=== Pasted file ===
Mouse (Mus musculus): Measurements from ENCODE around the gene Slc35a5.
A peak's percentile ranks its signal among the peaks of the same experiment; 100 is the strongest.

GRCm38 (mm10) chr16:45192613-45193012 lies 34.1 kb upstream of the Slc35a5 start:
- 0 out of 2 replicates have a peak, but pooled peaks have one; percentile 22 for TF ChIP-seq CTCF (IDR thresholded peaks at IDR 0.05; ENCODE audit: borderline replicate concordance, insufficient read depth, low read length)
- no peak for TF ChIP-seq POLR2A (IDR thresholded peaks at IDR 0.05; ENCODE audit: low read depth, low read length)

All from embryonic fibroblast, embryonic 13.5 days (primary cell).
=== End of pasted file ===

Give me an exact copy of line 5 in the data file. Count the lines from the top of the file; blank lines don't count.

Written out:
- no peak for TF ChIP-seq POLR2A (IDR thresholded peaks at IDR 0.05; ENCODE audit: low read depth, low read length)